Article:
This or That? Sofa vs. Sectional

May 27, 2018

This or That? Sofa vs. Sectional


Sofas and sectionals are must-have furniture pieces in any living space. Besides providing seating, their presence is a focal point that sets the tone for the entire room. What secrets do you need to know when choosing yours? Interior designer and lifestyle expert Elaine Griffin spills the details.

 

The Basics   

“The biggest difference between sofas and sectionals is size and structure,” says Griffin. When it comes to size, sectionals tend to take up more space than sofas. The structure also differs between the two in that sofas are usually constructed in a straight line, while sectionals consist of different parts that create turns and bends.

Straight-lined sofas typically come in three standard sizes: a seven-footer, a six-foot apartment sofa and a five-foot loveseat. Griffin loves this streamlined, modern apartment sofa, which boasts removable slipcovers—a great bonus to help remedy unexpected (but unavoidable) spills.

 

 

Think of a sectional as multiple sofas grouped together to form a large, geometric seating area. It’s got one distinct advantage, says Griffin. “If you want to max out the number of people who can sit in your space, a sectional is the way to go,” she says—it creates seating in that crucial corner.

 

 

The L-shaped sectional is the most common, but its dimensions aren’t standardized. You can find both large- and smaller-scale versions, as well as nontraditional shapes. Especially in a midsize living space, a sectional “allows you to up seating where you don’t have enough room for, say, an additional upholstered armchair,” Griffin says. One important thing to evaluate with L-shaped sectionals: configuration options. Some are flexible and allow you to put the extended part of the sectional on either side, while others, such as these two, only work one way.

 

 

 

Have extra spacious digs? “U-shaped sectionals kill it when filling a supersize space,” says Griffin—especially because you don’t have to resort to multiple seating groups. And their design magic also works to help visually fill the space and relax the mood, bringing a comfy, come-on-in-and-sit vibe.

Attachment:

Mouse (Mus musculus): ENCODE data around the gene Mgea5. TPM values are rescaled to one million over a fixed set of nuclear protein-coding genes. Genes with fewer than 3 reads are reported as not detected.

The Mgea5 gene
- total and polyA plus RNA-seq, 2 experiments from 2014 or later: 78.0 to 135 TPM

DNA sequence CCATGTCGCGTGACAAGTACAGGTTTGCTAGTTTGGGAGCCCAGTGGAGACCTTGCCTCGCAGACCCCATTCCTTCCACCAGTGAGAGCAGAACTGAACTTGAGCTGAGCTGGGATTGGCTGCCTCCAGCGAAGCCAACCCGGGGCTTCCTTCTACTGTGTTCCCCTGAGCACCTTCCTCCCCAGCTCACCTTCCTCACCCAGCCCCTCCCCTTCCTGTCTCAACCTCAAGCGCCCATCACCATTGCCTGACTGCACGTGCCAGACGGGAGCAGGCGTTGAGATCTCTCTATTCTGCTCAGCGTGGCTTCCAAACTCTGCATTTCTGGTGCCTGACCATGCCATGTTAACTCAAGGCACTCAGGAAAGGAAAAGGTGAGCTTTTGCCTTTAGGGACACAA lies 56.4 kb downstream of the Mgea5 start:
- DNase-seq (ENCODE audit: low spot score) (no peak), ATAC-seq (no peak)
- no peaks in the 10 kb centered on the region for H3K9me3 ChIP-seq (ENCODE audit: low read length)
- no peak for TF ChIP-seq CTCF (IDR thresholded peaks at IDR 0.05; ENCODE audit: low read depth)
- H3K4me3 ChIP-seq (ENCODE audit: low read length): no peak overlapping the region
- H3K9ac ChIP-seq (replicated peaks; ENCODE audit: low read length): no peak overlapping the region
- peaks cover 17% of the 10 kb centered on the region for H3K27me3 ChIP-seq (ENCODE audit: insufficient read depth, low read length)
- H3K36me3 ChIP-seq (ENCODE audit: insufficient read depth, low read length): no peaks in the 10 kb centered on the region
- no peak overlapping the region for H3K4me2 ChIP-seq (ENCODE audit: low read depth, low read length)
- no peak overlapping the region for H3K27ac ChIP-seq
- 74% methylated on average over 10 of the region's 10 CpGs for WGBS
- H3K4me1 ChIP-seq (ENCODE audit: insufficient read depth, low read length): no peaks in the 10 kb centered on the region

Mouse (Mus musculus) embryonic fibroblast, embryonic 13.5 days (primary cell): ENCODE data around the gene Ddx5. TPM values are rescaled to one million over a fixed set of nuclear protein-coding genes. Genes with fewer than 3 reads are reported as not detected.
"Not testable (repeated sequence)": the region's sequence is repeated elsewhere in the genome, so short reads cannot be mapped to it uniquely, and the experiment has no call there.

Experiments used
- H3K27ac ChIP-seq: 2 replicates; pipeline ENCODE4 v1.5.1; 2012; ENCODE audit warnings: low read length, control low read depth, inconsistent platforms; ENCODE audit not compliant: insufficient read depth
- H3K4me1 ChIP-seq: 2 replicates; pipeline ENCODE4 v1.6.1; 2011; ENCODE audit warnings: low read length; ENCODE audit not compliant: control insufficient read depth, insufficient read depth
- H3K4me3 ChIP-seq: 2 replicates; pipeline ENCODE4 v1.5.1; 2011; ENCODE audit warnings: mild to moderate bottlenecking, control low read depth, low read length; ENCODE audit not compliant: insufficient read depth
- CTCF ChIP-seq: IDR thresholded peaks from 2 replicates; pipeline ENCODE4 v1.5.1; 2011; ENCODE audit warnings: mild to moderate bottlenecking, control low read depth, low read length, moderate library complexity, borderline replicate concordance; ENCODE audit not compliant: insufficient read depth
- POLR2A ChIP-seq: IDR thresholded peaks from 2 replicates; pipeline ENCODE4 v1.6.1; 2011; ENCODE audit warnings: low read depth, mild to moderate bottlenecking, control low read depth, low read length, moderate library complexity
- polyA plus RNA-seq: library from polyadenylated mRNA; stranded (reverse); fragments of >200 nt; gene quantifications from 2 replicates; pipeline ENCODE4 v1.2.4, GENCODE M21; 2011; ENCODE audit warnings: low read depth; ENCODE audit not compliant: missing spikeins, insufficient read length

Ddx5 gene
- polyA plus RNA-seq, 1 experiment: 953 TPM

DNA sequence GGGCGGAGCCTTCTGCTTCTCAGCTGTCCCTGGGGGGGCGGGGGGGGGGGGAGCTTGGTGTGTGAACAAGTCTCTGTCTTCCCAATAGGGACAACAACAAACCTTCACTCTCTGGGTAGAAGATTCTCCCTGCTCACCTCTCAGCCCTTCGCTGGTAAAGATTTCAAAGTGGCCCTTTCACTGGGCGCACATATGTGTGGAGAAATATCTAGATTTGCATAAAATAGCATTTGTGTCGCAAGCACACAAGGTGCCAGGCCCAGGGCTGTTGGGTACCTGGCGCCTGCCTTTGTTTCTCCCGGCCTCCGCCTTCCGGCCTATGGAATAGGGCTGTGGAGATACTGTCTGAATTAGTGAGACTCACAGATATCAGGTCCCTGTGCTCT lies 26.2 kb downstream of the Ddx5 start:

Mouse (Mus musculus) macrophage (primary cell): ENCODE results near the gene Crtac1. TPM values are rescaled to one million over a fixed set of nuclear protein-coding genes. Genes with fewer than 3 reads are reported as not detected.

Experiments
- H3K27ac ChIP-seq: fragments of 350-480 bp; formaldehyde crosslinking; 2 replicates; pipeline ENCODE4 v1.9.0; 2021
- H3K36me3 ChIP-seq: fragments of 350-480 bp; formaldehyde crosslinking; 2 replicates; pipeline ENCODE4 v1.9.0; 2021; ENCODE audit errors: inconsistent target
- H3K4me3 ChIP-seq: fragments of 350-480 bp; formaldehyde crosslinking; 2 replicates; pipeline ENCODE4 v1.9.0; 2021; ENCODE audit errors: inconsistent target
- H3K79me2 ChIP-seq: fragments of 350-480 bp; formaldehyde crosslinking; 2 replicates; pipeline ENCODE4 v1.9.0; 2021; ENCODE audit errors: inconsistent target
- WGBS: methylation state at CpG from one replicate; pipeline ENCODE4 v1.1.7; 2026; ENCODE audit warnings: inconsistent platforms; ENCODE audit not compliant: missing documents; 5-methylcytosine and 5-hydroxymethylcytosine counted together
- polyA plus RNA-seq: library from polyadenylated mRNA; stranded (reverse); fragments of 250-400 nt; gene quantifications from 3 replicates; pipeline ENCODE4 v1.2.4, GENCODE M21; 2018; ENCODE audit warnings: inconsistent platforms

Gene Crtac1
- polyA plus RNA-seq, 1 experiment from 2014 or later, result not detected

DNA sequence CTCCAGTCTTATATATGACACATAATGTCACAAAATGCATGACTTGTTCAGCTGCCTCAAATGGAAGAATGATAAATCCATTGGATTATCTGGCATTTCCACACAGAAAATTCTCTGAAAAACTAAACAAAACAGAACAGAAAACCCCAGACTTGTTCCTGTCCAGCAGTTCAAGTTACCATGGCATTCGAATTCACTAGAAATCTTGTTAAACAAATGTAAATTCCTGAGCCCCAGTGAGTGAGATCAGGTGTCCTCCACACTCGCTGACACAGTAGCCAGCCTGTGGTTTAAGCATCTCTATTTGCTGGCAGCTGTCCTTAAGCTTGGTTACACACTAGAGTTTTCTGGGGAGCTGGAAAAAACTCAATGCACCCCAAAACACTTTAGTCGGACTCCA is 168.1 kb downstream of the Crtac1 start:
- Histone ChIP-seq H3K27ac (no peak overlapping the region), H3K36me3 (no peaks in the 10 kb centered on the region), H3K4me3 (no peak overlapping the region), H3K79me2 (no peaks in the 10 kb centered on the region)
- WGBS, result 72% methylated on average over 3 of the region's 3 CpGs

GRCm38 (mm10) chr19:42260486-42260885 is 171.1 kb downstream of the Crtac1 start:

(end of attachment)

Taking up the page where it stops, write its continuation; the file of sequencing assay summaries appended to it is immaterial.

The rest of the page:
The Details

Arm shape determines style  

The kind of arm style you choose says a lot about your style and the comfort level you want. Keep these Griffin-approved pointers in mind when making your selection.

  • Is the arm shape round (designers call this a “scroll” arm), straight or slightly bent? “As a rule, the larger and rounder the scroll, the more traditional the shape,” she says. “The squarer and straighter the arm shape—whether super slim or extra wide—the more modern the style.”

 

  • Some styles are more versatile than others. The two that Griffin calls the “little black dresses” of arm styles are the Bridgewater arm, which are rolled to the sides, and the right-angle track arm, like on this contemporary Elle Décor sofa. “Opting for one of these elegant and timeless silhouettes means your sofa will always look fabulous and appropriate for your space, even if your decor style does a 180 in three years,” Griffin says.

 

 

Material and Cushions

Sofas and sectionals differ in the number of seat backs and cushions, but size doesn’t determine that number. For example, a seven-foot sofa can have one, two  or three seat cushions. “I prefer either one or two seat cushions for a more contemporary, stylish look,” says Griffin.

 

Typically, backs come in two forms: loose with cushions or tight without cushions. Sofas and sectionals with loose backs are more comfortable for seating, says Griffin, but the back cushions may sag more, which means fluffing is essential. For example, a tighter back on this chic leather-look sofa provides a more streamlined appearance, while the detachable cushions on this oatmeal sofa offer a softer, plusher look.

 

 

 

Budget

Finally, take a look at your budget, says Griffin. How the springs are tied and the composition of the cushions affect cost. How do you know if you’re getting great quality? “The best of the best include down-filled cushions and eight-way, hand-tied inner springs,” says Griffin. “If you’ve ever sat on a sofa and heard a boing sound or felt a spring, it wasn’t tied down eight ways.” One money-saving strategy is to choose a sofa or sectional that has envelope pillow cushions with foam centers surrounded by a down and feather mix. “Design pros favor this option—adjusting the proportion of down versus feather according to budget,” Griffin says. “It provides firmer seating while looking good.”

 




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